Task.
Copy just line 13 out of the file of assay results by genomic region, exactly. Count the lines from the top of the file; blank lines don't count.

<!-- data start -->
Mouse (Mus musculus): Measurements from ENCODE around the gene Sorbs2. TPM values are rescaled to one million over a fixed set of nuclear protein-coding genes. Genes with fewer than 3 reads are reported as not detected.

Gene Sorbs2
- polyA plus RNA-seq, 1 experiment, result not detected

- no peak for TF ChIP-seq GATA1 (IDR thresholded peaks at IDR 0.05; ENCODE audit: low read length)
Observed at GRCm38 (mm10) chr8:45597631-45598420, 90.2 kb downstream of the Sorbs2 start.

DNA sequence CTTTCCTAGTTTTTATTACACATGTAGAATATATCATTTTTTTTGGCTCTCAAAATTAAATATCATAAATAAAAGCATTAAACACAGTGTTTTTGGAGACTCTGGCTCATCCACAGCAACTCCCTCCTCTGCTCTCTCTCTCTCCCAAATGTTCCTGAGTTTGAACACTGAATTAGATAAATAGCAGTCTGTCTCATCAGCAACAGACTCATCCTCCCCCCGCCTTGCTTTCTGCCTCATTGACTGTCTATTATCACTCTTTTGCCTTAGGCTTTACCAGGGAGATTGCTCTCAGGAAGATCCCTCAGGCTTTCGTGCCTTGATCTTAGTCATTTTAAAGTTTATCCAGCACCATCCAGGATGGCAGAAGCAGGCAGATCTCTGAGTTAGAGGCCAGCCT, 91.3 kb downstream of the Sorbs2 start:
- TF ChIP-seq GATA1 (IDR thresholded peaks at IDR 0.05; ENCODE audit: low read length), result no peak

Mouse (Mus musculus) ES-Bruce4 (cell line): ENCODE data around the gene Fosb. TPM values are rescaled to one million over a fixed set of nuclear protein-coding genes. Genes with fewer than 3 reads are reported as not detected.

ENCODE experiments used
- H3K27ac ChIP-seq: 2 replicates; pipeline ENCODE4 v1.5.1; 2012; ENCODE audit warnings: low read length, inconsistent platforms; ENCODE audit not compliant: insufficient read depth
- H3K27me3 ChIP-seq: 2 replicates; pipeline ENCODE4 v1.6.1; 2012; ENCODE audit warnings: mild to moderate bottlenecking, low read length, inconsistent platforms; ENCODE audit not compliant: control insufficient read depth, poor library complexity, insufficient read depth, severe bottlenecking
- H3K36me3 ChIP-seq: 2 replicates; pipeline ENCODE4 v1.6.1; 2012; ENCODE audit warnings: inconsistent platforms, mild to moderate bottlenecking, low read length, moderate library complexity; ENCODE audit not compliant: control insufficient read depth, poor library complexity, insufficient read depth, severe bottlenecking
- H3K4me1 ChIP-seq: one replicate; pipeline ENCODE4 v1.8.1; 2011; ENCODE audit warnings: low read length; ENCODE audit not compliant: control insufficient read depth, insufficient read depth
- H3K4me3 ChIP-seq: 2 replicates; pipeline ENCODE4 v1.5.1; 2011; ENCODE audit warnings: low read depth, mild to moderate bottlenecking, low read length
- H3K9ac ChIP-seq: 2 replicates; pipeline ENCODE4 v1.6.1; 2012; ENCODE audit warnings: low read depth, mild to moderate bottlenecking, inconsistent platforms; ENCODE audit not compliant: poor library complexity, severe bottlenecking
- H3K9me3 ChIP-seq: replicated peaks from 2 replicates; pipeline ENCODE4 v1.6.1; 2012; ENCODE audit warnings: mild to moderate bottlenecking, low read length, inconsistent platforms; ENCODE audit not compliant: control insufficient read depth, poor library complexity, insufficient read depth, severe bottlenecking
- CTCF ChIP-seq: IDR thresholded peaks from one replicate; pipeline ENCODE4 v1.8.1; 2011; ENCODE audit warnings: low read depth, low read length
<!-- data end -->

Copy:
- H3K4me1 ChIP-seq: one replicate; pipeline ENCODE4 v1.8.1; 2011; ENCODE audit warnings: low read length; ENCODE audit not compliant: control insufficient read depth, insufficient read depth